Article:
Mountstuart Elphinstone (6 October 1779 – 20 November 1859) was a Scottish statesman and historian, associated with the government of British India. He later became the Governor of Bombay (now Mumbai) where he is credited with the opening of several educational institutions accessible to the Indian population. Besides being a noted administrator, he wrote books on India and Afghanistan.
Born in Dumbarton, Dumbartonshire (now Dunbartonshire) in 1779, and educated at the Royal High School, Edinburgh, he was the fourth son of the 11th Baron Elphinstone in the peerage of Scotland. Having been appointed to the civil service of the British East India Company, of which one of his uncles was a director, he arrived at Calcutta (now Kolkata) early in 1796 where he filled several subordinate posts. In 1801, he escaped massacre in Benares (now Varanasi) by the followers of the deposed Wajid Ali Shah (?). Later that year he was transferred to the Diplomatic Service where he was posted as the assistant to the British resident at the court of the Peshwa ruler Baji Rao II.
In the Peshwa court he obtained his first opportunity of distinction, being attached in the capacity of diplomatist to the mission of Sir Arthur Wellesley to the Marathas. When, on the failure of negotiations, war broke out, Elphinstone, though a civilian, acted as virtual aide-de-camp to Wellesley. At the Battle of Assaye, and throughout the campaign, he displayed rare courage and knowledge of tactics such that Wellesley told him he ought to have been a soldier. In 1804, when the war ended, Elphinstone was appointed British resident at Nagpur. This gave him plenty of leisure time, which he spent in reading and study. Later, in 1807, he completed a short stint at Gwalior.
In 1808 he was appointed the first British envoy to the court of Kabul, Afghanistan with the object of securing a friendly alliance with the Afghans against Napoleon's planned advance on India. However this proved of little value, because Shah Shuja was driven from the throne by his brother before it could be ratified. The most valuable permanent result of the embassy was in Elphinstone's work titled Account of the Kingdom of Cabul and its Dependencies in Persia and India (1815).
After spending about a year in Calcutta arranging the report of his mission, Elphinstone was appointed in 1811 to the important and difficult post of resident at Pune (formerly known as Poona). The difficulty arose from the general complication of Maratha politics, and especially from the weakness of the Peshwas, which Elphinstone rightly read from the first. The tenuous peace between the Peshwas was broken in 1817 with the Marathas declaring war on the British. Elphinstone assumed command of the military during an important crisis during the Battle of Khadki and managed to secure a victory despite his non-military background. As reparations, Peshwa territories were annexed by the British. Elphinstone became the Commissioner of the Deccan in 1818.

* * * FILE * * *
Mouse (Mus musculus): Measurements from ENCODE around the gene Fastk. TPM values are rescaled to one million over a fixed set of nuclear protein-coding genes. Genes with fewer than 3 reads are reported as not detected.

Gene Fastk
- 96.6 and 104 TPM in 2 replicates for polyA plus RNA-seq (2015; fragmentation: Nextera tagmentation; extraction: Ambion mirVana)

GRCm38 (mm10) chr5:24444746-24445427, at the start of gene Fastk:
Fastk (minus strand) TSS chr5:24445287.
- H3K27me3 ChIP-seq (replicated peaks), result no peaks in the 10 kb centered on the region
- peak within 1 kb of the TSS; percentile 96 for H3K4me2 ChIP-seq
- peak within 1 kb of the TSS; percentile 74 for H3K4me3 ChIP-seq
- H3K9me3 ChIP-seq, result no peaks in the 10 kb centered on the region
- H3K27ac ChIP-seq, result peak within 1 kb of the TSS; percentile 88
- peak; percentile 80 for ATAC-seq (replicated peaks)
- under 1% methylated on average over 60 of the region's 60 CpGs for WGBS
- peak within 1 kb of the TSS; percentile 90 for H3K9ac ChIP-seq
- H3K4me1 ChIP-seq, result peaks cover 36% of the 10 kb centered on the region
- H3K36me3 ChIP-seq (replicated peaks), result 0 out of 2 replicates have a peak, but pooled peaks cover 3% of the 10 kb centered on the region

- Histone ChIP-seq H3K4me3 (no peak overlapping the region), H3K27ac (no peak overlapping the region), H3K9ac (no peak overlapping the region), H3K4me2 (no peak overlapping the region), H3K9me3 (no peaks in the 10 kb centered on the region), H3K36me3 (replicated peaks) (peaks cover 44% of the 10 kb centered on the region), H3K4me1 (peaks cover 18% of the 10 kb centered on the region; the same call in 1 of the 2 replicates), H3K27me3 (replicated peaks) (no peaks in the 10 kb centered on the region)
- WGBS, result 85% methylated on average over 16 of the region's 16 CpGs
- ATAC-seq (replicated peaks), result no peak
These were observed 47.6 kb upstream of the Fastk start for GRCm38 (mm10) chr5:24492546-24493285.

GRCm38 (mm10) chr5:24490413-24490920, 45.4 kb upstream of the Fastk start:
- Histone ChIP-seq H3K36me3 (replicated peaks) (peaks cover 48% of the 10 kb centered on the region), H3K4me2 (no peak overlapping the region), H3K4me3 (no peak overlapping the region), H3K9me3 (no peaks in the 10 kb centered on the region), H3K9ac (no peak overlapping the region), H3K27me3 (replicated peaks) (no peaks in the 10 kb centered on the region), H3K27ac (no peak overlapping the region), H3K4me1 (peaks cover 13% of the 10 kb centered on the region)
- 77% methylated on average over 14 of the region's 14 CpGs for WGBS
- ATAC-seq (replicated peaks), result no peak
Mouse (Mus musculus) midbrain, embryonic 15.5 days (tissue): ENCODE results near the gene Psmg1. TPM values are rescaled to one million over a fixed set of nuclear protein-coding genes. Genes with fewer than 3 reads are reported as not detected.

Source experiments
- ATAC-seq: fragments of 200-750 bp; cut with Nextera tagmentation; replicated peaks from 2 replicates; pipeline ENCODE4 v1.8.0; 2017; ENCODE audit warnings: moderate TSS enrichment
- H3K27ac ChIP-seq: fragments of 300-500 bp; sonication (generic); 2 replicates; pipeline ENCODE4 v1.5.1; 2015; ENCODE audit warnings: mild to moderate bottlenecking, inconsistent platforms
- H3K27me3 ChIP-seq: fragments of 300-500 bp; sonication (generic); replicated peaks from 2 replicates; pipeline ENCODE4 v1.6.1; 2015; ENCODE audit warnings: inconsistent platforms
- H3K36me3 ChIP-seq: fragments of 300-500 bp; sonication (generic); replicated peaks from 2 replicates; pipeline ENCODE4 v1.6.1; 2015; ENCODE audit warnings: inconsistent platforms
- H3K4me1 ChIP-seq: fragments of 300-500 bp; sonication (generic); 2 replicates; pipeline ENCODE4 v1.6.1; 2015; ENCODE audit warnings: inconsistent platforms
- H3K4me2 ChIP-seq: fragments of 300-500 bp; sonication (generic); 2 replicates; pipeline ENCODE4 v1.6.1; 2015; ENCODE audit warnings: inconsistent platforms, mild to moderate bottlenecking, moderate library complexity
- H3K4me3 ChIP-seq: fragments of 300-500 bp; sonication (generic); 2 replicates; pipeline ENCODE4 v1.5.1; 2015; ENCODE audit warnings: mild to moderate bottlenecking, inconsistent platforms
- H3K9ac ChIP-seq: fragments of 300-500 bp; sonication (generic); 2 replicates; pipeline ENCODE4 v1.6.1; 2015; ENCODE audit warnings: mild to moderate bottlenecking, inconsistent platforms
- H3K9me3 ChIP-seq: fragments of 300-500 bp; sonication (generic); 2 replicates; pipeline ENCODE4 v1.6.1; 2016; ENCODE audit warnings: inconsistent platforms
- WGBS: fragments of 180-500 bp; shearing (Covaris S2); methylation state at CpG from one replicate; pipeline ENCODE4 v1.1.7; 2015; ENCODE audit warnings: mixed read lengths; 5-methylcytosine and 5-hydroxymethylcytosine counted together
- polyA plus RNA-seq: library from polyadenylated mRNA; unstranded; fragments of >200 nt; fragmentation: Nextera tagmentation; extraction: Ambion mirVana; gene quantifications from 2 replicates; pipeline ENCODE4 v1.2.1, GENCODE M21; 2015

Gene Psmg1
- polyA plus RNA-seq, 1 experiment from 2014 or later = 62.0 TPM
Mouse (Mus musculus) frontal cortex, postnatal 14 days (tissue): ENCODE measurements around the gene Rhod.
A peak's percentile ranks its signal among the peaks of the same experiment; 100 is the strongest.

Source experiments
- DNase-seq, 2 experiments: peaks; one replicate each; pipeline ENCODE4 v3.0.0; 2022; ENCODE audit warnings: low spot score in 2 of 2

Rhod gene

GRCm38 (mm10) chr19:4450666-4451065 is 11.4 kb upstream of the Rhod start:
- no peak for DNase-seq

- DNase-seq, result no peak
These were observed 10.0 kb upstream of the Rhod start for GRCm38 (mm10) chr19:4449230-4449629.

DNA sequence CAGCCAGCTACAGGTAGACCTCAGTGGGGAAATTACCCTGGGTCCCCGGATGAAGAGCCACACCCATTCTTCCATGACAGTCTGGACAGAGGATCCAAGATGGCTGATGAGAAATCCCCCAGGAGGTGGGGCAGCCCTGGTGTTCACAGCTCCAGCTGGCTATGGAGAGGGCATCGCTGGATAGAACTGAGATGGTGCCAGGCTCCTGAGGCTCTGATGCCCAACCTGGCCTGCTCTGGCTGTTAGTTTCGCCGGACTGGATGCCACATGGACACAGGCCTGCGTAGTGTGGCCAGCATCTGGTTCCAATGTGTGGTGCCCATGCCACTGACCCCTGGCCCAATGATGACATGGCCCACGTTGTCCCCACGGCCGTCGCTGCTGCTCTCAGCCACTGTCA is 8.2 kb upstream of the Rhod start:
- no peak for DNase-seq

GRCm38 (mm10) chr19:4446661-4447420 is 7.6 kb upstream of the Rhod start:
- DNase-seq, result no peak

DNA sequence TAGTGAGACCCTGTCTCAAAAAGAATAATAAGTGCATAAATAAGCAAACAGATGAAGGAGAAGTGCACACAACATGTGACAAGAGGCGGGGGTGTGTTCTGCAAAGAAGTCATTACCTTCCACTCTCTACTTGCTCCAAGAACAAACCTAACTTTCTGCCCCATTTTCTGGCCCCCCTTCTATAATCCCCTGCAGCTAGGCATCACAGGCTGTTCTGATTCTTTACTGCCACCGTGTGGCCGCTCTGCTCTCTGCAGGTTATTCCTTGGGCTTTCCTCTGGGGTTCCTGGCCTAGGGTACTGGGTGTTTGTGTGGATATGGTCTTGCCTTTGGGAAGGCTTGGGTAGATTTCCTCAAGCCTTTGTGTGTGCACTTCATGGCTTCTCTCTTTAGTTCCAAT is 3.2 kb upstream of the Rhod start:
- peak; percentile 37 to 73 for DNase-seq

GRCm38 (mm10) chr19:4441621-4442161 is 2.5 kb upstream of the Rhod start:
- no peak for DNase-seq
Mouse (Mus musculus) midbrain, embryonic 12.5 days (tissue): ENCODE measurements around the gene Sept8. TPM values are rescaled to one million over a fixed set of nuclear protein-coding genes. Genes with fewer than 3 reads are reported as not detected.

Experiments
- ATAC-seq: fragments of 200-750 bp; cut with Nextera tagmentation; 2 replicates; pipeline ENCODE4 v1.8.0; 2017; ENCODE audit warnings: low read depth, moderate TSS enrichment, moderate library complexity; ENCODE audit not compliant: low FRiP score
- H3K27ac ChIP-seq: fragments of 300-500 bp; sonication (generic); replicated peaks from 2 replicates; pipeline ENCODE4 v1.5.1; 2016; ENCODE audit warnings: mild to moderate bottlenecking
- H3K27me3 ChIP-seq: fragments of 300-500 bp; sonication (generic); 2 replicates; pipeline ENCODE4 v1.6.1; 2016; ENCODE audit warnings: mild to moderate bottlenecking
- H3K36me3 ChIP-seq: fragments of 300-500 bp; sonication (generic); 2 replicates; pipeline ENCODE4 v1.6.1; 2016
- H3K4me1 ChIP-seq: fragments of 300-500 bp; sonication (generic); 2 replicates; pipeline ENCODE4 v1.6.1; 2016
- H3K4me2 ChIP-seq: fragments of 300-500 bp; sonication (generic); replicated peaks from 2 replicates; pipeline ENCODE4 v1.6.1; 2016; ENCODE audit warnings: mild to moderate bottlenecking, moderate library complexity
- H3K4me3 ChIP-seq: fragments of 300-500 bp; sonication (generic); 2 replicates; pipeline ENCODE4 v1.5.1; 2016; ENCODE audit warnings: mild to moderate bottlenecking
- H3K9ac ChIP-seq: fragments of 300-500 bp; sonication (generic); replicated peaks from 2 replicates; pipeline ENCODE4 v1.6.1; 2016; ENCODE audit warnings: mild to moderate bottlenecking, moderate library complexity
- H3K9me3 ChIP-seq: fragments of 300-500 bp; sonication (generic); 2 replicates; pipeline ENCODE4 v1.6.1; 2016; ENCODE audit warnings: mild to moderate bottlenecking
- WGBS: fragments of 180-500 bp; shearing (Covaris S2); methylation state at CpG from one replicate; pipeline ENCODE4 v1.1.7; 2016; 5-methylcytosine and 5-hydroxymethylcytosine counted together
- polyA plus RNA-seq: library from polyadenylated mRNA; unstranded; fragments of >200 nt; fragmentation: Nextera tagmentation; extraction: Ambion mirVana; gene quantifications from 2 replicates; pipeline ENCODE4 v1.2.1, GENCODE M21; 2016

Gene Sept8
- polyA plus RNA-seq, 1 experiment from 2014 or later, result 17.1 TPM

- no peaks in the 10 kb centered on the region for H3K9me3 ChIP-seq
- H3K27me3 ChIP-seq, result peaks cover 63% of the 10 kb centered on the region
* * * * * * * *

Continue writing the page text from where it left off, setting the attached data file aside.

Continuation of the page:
The following year (1819), Elphinstone was appointed Lieutenant-Governor of Bombay, a post he held until 1827. During his tenure, he greatly promoted education in India, at a time when opinion in Britain was against educating the "natives". He may fairly be regarded as the founder of the system of state education in India. One of his principal achievements was the compilation of the "Elphinstone code." He also returned many lands that had appropriated by the British to the Raja of Satara.
He built the first bungalow in Malabar Hill during this time, and following his example, many prominent people took up residence here. It soon became a posh locality, and remains so to the present date.
His connection with the Bombay Presidency is commemorated in the endowment of Elphinstone College by local communities, and in the erection of a marble statue by the European inhabitants. However, the Elphinstone Road railway station and the Elphinstone Circle, both in Mumbai city, are not named after him but in honour of his nephew, Lord John Elphinstone, who also later became Governor of Bombay in 1850s.
Return to England
Returning to England in 1829, after an interval of two years' travel, Elphinstone continued to influence public affairs. He twice refused the offer of the post of the Governor-General of India, preferring to finish his two-volume work, History of India (1841). It embraces the Hindu and Muslim periods, and is still a work of high authority. He died in Surrey, England on 20 November 1859.
- J.S. Cotton, Mountstuart Elphinstone ("Rulers of India" series), (1892)
- T.E. Colebrooke, Life of Mountstuart Elphinstone (1884)
- G.W. Forrest, Official Writings of Mountstuart Elphinstone (1884)
- Harrington, Jack (2010), Sir John Malcolm and the Creation of British India, Ch. 5, New York: Palgrave Macmillan., ISBN 978-0-230-10885-1
- Montstuart Elphinstone (GFDL site)
- This article incorporates text from a publication now in the public domain: Chisholm, Hugh, ed (1911). Encyclopædia Britannica (11th ed.). Cambridge University Press.